Best of all, these stories emphasize real ethics, rather than the regulatory compliance at the heart of the typical program. When I went back to the CITI Program to write this entry, I was immediately confronted with a quiz question about whether a hypothetical foreign institution needed its own federalwide assurance for a hypothetical project. I'm sure this is very important to some IRB administrators, but it is absurd to demand that every researcher master such arcane requirements. The MQ program is not wholly free of this dross, but it is better than others I have seen.
Like other training programs, the MQ program is heavy on examples of what not to do. But it also offers something else: a positive example. One section describes how medical anthropologist Paul Farmer not only studied tuberculosis in Haiti, but also established a medical clinic there. As inspirational as this story is, I think this section could be expanded to offer stories of ethnographers who helped communities simply by doing good ethnography--not by providing medical care. Oral historians often get to work with people who are happy to have their words recorded for posterity. I would hope that sociologists and anthropologists have equally gratifying experiences. The MQ program does offer additional readings, which may contain these kinds of examples.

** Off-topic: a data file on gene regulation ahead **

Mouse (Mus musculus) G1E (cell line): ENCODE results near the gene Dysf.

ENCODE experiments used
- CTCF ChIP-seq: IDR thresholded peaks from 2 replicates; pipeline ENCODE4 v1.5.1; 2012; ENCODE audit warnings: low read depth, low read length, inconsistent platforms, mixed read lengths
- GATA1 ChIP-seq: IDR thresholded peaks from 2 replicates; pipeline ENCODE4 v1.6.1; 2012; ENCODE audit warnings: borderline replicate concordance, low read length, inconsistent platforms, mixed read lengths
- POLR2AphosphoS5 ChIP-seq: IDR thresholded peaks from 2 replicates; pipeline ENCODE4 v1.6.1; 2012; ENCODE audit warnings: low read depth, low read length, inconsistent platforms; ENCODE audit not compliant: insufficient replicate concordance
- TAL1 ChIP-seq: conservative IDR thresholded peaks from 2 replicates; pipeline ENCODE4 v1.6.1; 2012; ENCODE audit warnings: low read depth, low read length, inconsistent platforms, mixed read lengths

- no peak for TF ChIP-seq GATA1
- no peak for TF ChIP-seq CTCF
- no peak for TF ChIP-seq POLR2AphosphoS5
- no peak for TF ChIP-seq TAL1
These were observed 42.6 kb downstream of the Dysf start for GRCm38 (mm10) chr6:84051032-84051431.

Room for Debate
The CITI Program lists "Events in Social & Behavioral Research" with attendant "ethical problems." The MQ program, by contrast, describes "ethics controversies" and "debates about the ethics," suggesting that there is no single right answer to the conundrums faced by scholars in the field.
To emphasize that point, the MQ program rejects the single-answer, multiple-choice quizzes that are the staple of the CITI Program. Instead, the MQ program offers questions like this:
Say you are doing research on cigarette smoking, but as you talk to the smokers, they start telling you about the illicit drugs they use. What do you do? (47)
There are no multiple choices here, just a stark presentation of an ethical challenge a scholar might reasonably face.
Elsewhere, the program does offer multiple choice quizzes, but not with the simplistic approach of the CITI Program. For example, one screen invites the user to choose one of four strategies for avoiding the revelation of confidential information. Whatever one chooses, the program replies that "any of the above are possible strategies for protecting your informants' identities, but some are better strategies than others," and then elaborates.